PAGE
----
As I’ve said elsewhere on this blog, I’m adopted. For whatever reason, my biological mother felt that she was incapable of raising me, and so I was given to my adoptive parents, who raised me as their own son–and truly, I am. All through my life I’ve seen the hand of Jesus in this, as they raised me to know and to love Him. In that knowing and loving Jesus, I was adopted once more, into His family, in which He is my Older Brother, and His Father becomes my Father, and the rest of His brothers and sisters, the Church, become my brothers and sisters as well, and His Mother, the Blessed Virgin Mary, becomes my spiritual Mother, too. Through this Church, I received the Sacrament of Matrimony through marrying my wife, and so began an entirely new family within the family of God.
Since beginning this article, though, I discovered that, once more, a biological family seems not to be in God’s plan for my wife and me. Outside of miraculous intervention (which I’m not ruling out!), I find that I am incapable of producing children. And yet, as my priest reminded me, Jesus promised in the Gospel that those who give up family for the sake of the Kingdom will receive a hundredfold in return. Despite the crushing disappointment, I choose to love and to trust Him, and I offer up that very pain and disappointment to Him, and wait in hopeful anticipation of the Family that He has yet to give me–whatever form that may take.
It’s not easy–but then, love never is.
I love Jesus because He is good to me.
Now this final reason seems, perhaps, a little odd coming off of the revelation in the last reason. For a couple who wants children to the degree that my wife and I do, the discovery that this is apparently not possible doesn’t seem like a “good” thing that Jesus has done to us. Yet, when I look over my life, from the blessing of being adopted, to the love and support of a great family and friends, to my general good health, and on and on, how can I deny that God has been good to me in the conventional sense? But even more so, through the eyes of faith, I recognise the goodness of God even in my hurt and pain. A saint once said that there are three primary graces that Jesus gives to us: the grace of Conversion, by which we come to know Him; the grace of Sanctification, by which we become like Him; and the grace of Suffering, which unites us with Him. For we truly come to know our Suffering Saviour more intimately, and are more fully united to Him, in our own suffering, provided that we offer that suffering up to Him. “And we know,” says St. Paul, “that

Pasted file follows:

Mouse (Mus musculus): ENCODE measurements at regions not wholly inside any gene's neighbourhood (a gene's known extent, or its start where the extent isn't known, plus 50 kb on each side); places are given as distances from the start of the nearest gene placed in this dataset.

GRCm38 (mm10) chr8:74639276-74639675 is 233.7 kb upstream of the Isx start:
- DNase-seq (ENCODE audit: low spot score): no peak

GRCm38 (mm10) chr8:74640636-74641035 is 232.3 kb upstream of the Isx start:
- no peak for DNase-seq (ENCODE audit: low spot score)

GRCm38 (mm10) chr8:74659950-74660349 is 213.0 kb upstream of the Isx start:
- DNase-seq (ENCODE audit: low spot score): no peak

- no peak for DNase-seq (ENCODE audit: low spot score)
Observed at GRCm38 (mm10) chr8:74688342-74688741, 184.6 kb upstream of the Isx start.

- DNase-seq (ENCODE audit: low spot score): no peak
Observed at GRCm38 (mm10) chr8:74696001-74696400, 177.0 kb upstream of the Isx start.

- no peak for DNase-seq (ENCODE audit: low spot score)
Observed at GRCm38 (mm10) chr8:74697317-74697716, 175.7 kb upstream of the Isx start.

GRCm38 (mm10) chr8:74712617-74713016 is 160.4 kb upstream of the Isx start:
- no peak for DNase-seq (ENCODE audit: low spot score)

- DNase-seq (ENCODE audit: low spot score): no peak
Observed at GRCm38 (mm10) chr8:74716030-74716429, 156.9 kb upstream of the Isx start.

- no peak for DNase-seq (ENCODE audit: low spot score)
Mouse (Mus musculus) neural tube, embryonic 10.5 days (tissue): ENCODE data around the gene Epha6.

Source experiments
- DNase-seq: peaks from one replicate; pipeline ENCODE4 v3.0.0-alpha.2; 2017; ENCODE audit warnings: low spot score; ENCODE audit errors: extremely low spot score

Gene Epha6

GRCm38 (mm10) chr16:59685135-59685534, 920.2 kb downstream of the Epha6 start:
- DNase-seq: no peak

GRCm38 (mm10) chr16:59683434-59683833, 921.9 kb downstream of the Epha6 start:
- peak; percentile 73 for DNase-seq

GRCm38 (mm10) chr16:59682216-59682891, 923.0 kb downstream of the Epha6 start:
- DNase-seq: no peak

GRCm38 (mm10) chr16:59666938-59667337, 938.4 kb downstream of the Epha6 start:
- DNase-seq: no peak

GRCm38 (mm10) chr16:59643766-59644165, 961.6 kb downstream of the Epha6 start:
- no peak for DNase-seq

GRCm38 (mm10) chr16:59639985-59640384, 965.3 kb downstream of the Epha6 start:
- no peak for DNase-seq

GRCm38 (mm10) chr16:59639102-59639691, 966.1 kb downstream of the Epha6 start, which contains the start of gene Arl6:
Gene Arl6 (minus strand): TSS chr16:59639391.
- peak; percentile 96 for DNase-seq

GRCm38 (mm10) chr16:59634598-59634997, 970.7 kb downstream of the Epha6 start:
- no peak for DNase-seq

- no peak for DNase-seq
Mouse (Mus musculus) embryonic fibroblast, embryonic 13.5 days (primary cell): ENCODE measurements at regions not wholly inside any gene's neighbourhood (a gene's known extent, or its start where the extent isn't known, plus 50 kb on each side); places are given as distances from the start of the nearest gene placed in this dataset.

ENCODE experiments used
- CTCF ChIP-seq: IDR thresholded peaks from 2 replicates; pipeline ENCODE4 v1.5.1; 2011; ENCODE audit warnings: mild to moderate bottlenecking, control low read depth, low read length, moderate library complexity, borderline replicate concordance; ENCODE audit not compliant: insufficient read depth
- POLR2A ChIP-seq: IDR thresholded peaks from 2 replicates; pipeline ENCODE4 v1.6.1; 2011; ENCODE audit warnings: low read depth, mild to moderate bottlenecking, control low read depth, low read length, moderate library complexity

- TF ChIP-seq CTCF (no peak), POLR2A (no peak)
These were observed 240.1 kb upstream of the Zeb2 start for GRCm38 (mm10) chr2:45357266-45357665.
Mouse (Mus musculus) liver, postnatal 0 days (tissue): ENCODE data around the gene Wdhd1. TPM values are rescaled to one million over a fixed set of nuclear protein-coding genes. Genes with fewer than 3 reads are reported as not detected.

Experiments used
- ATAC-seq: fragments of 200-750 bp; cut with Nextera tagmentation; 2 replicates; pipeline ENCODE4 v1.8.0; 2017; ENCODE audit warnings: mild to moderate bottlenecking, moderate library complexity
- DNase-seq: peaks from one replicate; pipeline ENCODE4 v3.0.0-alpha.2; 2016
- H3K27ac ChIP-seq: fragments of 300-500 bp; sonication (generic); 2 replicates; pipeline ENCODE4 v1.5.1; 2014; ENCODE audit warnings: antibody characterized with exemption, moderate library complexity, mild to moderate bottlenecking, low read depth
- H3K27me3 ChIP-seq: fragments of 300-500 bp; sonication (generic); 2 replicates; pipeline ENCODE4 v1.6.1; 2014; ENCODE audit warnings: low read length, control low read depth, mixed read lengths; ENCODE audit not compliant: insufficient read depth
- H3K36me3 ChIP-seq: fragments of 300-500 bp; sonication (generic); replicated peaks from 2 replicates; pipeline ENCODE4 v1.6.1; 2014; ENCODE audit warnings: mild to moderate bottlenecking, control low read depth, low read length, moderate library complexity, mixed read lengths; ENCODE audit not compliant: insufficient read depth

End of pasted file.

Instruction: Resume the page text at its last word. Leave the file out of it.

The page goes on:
things work together for the good of those who love God and are called according to His purpose” (Rom. 8:28). It sounds like another cliché, perhaps, until you find yourself in that particular “thing” that at first glance seems like it’s not good for you at all.
1 Thessalonians 5:18 says, “And for all things give thanks; this is the will of God for you in Christ Jesus” (NJB). Growing up Pentecostal, I heard all sorts of takes on this verse (which some other translations render “Give thanks in all circumstances…”), supposing it to mean that we’re always to be grateful to God, no matter what’s happening, but not necessarily be thankful for what’s happening. And yet, due to the Church’s teaching of Redemptive Suffering, that even the “bad” things in our lives can be offered up to God in order to bring about great results in our own souls, in our families, or in the world as a whole, we truly can give God thanks for all things. This is the ultimate expression of faithful surrender, of hopeful trust, and of absolute love of Jesus Christ.
“O my Jesus, I offer my suffering for love of You, for the conversion of poor sinners, and in reparation for offences against the Immaculate Heart of Mary.”
So now I have to tag 5 people. I’ll give my good friend Joey Goodwin something to blog about. Theophilus, a recent convert and expert in philosophy, gets a shout out. My homeboy and son in the faith, Eric can have a writing challenge, too, for his tragically outdated blog. Same with Hidden One. Finally, just for being a thorn in my side so often, I’m going to let Kane kick against the goads of this meme, too.
Originally posted here: